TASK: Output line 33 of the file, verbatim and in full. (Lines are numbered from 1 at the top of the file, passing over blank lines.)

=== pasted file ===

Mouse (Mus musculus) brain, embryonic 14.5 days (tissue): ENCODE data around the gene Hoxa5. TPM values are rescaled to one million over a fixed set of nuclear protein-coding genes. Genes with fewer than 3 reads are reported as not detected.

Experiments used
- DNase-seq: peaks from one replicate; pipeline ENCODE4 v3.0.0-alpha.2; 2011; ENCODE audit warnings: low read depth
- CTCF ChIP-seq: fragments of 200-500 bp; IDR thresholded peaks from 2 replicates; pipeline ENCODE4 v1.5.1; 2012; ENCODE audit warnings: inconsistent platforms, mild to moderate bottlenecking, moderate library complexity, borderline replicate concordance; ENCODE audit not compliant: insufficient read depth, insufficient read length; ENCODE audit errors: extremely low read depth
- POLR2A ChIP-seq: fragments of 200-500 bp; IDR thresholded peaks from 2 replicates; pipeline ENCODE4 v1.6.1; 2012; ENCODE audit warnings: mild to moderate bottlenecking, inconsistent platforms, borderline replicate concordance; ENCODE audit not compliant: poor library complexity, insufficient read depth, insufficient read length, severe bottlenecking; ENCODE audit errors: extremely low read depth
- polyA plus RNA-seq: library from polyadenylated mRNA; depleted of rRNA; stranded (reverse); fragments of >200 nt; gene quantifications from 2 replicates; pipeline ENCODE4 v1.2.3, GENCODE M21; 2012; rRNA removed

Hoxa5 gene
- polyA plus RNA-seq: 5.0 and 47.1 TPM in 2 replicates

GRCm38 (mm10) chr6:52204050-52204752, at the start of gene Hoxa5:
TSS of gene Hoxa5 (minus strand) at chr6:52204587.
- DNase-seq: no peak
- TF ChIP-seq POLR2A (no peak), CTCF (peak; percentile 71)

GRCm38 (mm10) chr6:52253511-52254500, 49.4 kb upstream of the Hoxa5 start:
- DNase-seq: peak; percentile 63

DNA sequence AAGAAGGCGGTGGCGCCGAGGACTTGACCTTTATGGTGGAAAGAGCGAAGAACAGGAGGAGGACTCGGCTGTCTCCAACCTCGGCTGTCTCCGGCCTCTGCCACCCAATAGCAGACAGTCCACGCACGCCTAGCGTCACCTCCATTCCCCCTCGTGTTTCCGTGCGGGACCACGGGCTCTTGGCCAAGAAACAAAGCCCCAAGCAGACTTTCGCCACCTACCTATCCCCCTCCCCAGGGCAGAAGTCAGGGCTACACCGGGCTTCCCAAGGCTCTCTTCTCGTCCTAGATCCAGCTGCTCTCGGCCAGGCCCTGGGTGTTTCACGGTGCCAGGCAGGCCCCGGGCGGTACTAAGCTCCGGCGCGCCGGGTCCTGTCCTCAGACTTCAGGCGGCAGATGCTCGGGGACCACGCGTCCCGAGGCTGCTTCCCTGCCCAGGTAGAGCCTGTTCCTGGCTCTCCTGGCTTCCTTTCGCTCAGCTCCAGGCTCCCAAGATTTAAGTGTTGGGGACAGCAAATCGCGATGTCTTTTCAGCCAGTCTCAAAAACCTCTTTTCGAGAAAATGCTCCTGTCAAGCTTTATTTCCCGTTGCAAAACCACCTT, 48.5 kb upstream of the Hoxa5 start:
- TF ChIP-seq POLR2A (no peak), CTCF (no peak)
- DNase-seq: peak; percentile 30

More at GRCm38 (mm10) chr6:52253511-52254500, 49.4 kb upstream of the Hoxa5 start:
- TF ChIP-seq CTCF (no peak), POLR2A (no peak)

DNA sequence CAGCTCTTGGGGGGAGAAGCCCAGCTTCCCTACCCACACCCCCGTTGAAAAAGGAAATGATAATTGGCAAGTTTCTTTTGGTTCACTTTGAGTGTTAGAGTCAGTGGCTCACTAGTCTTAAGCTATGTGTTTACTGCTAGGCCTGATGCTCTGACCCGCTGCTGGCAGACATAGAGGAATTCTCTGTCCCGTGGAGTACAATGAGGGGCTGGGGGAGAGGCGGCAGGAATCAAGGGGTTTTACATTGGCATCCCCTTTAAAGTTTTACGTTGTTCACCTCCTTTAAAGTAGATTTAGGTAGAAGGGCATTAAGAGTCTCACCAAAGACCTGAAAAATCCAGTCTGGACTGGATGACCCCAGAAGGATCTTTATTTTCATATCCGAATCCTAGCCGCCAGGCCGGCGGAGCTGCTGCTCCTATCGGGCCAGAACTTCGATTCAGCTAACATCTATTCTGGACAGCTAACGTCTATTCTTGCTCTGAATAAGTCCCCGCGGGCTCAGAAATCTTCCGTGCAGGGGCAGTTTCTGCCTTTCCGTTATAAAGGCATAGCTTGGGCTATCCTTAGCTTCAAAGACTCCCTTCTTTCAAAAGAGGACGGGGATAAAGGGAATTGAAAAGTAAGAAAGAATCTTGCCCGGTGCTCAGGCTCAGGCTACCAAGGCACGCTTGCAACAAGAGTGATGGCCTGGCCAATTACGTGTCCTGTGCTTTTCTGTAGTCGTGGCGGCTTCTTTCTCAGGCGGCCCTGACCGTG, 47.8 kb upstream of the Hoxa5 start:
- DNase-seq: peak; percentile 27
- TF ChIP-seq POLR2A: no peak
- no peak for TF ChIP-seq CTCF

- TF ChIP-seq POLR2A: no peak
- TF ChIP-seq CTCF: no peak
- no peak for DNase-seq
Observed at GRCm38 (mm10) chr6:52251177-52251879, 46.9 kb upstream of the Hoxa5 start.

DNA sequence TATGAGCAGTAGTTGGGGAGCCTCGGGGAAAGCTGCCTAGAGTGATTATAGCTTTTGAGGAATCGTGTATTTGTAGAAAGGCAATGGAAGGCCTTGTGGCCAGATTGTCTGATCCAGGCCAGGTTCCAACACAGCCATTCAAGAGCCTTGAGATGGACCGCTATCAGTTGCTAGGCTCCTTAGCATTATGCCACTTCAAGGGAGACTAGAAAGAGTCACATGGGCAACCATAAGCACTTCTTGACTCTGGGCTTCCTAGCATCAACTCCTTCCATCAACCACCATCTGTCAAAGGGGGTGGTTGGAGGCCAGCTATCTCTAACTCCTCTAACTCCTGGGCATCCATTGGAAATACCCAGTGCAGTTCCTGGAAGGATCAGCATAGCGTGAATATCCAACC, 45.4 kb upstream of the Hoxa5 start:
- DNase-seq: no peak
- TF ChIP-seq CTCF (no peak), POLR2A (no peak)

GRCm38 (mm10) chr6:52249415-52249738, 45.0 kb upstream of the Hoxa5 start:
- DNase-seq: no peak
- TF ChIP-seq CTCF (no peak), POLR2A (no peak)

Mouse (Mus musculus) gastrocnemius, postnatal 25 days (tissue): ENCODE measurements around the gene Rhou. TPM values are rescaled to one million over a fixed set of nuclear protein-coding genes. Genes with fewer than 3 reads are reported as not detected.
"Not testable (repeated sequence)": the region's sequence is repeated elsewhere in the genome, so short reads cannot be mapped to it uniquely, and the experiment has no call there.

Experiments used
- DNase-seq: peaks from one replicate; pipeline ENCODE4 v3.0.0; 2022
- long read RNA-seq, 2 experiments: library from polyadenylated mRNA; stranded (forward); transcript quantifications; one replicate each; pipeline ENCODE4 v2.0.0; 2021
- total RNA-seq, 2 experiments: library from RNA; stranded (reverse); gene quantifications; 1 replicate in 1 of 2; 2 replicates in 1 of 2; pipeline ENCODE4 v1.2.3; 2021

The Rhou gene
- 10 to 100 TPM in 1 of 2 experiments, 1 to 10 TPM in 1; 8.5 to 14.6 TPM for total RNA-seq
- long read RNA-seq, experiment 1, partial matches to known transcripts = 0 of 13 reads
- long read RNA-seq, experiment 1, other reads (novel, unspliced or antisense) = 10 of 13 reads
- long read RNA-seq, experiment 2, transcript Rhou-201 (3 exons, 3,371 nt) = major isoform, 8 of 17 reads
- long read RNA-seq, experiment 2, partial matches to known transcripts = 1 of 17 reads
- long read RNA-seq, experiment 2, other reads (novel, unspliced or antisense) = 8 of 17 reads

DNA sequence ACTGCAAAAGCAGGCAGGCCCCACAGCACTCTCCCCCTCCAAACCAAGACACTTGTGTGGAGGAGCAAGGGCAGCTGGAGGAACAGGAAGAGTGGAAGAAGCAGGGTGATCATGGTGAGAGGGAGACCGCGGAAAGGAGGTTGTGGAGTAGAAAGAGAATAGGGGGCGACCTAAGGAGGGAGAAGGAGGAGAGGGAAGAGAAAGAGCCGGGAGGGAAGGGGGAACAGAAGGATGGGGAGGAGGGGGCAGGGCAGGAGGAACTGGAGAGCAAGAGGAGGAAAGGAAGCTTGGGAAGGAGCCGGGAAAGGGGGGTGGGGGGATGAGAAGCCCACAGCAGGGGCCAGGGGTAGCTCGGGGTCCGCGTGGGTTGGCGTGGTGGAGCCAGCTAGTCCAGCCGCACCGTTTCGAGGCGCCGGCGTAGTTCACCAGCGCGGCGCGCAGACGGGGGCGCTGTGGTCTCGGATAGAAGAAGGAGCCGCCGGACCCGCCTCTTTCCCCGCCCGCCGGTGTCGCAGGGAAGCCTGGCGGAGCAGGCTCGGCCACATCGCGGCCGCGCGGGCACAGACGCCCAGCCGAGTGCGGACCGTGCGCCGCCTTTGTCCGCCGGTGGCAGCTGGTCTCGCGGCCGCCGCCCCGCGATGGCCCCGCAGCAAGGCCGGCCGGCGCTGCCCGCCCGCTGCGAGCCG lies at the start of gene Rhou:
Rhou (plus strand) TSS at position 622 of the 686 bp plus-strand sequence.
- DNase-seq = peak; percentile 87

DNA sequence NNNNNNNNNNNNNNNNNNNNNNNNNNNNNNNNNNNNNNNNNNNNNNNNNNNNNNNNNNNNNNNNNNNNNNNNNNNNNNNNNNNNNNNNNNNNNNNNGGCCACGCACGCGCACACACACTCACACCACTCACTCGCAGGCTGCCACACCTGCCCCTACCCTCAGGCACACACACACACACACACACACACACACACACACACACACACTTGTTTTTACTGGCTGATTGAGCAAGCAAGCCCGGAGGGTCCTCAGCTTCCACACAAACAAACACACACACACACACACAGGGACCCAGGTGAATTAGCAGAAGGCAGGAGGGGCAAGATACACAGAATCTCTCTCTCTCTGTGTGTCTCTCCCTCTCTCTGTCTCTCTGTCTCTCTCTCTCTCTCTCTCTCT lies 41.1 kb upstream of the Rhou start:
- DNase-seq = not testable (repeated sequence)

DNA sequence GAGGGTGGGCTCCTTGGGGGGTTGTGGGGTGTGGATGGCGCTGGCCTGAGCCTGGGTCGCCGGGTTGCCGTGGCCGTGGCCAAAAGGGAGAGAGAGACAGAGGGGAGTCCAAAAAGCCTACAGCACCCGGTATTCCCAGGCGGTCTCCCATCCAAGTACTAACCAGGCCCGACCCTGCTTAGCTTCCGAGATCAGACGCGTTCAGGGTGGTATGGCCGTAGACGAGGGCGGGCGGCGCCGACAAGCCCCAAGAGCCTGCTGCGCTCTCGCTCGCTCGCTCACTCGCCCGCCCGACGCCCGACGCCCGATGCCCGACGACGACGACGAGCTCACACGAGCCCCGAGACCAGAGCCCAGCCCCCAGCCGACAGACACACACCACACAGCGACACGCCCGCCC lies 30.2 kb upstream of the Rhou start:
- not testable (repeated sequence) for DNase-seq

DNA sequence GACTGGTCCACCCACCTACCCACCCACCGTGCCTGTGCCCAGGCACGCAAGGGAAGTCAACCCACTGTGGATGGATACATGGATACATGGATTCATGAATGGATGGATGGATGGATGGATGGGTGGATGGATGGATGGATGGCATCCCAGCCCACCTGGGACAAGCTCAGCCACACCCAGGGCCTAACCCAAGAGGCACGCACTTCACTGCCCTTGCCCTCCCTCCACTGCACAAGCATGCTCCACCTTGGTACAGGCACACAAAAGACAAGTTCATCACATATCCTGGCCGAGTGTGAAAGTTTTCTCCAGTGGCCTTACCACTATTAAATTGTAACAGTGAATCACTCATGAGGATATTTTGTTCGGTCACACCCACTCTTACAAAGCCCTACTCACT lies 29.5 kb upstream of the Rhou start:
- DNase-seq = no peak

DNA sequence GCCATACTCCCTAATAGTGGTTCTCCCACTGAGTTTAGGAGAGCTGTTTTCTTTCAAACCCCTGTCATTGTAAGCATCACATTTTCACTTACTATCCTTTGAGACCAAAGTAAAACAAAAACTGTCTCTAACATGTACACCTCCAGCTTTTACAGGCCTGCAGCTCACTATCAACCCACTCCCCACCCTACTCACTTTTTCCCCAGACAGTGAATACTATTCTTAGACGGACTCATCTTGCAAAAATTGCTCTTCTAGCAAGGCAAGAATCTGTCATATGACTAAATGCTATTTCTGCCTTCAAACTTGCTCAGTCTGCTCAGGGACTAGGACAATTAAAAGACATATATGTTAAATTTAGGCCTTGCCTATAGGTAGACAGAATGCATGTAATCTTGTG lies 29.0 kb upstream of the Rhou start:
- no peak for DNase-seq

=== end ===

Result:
- TF ChIP-seq CTCF (no peak), POLR2A (no peak)